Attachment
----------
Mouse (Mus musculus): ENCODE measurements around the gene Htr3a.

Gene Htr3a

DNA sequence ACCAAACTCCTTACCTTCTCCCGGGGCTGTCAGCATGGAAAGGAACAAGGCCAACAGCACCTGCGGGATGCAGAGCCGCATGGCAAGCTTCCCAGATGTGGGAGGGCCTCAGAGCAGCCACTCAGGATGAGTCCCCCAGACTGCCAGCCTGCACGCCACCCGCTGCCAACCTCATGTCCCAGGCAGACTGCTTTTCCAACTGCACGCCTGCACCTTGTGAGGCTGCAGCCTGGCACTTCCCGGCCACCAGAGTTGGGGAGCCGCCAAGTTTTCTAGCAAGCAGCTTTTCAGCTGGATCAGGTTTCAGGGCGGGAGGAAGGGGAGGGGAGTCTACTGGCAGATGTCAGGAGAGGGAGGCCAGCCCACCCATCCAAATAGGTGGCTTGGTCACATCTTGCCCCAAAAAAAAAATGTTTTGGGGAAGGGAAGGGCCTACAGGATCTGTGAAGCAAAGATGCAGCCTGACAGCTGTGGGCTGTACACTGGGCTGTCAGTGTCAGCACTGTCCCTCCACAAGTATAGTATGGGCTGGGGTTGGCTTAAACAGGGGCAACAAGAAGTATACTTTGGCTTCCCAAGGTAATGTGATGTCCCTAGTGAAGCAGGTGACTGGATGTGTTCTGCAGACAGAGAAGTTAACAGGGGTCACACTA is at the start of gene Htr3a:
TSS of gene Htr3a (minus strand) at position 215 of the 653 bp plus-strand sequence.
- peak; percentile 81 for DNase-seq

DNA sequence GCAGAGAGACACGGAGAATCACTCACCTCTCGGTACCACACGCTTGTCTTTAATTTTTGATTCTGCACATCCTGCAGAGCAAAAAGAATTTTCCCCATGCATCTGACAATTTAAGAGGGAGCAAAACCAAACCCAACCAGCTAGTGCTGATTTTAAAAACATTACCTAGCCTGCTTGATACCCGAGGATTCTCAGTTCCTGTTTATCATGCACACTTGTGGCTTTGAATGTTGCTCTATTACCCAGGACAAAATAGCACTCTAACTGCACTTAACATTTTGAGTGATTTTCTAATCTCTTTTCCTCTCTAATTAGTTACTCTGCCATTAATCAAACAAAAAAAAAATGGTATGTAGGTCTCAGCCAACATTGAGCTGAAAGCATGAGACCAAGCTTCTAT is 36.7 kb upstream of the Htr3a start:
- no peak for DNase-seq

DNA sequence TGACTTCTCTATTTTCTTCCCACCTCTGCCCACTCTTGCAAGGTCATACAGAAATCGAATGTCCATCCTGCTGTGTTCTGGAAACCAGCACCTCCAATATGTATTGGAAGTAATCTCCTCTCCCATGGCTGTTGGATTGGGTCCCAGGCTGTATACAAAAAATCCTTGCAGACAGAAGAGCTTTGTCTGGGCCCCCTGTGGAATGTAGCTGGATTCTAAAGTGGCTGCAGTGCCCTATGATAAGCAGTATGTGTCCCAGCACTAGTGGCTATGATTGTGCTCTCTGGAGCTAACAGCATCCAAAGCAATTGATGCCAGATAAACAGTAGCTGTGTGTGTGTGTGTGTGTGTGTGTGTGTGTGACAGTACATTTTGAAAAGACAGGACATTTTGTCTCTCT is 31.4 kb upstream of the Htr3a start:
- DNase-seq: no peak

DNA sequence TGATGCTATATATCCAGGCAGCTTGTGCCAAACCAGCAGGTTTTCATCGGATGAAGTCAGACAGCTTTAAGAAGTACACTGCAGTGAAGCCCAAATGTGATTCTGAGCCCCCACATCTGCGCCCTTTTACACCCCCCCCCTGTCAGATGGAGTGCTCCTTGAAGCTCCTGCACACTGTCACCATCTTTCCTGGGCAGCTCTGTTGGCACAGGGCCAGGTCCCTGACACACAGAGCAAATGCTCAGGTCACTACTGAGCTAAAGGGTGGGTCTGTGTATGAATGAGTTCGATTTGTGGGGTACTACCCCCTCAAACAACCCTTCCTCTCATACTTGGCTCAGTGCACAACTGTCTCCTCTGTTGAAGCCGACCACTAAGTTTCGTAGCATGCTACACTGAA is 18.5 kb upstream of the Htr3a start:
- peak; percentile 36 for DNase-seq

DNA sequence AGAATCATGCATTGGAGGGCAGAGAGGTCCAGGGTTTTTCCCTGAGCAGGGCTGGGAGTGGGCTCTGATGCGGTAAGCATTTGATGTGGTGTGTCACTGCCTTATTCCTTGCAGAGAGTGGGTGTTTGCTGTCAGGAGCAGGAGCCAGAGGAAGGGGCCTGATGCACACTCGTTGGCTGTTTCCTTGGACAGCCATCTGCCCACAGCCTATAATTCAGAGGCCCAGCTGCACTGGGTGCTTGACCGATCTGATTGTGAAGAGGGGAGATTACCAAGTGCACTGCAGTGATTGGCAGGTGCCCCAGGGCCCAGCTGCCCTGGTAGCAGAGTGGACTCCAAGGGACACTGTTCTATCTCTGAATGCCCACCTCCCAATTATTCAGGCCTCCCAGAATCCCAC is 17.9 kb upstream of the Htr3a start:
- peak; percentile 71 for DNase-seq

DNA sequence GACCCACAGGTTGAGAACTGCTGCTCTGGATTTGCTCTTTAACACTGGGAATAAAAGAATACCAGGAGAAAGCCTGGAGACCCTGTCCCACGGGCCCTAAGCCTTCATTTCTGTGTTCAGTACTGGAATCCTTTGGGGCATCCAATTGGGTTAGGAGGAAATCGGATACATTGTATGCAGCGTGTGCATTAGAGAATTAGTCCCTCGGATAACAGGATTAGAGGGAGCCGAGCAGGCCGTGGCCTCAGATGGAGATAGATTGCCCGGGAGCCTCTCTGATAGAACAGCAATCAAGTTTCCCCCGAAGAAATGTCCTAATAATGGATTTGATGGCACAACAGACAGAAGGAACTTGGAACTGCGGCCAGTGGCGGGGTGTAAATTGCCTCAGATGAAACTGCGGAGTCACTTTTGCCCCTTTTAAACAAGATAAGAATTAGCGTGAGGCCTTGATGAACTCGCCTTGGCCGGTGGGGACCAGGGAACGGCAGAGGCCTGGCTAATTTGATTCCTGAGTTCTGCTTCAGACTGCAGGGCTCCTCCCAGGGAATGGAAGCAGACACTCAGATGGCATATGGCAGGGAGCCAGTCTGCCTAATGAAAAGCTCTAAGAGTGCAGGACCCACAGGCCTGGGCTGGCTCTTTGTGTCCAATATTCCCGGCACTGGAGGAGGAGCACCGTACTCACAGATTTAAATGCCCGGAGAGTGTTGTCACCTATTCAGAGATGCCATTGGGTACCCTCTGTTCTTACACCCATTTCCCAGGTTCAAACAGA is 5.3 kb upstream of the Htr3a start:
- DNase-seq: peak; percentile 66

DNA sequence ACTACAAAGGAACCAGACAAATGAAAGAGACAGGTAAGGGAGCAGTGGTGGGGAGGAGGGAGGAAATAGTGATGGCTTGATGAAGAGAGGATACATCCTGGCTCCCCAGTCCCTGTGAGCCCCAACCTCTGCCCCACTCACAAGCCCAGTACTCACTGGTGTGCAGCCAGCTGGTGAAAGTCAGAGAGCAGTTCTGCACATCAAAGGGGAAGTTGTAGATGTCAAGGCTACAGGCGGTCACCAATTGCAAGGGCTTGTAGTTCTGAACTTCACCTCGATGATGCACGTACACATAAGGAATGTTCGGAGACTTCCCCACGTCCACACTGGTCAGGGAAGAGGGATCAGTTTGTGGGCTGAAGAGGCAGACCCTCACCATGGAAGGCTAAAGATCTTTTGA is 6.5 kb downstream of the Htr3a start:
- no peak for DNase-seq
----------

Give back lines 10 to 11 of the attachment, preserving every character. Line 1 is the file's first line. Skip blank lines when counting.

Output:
DNA sequence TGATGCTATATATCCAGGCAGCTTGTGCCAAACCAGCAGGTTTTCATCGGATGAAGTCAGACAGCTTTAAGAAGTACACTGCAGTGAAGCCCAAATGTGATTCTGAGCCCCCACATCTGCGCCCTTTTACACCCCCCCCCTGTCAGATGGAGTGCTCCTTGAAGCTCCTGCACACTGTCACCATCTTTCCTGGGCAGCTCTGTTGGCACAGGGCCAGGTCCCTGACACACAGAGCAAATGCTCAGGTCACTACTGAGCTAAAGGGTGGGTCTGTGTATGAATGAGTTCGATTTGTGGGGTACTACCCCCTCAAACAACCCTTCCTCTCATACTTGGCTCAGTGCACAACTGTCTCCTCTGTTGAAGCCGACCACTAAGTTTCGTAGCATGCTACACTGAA is 18.5 kb upstream of the Htr3a start:
- peak; percentile 36 for DNase-seq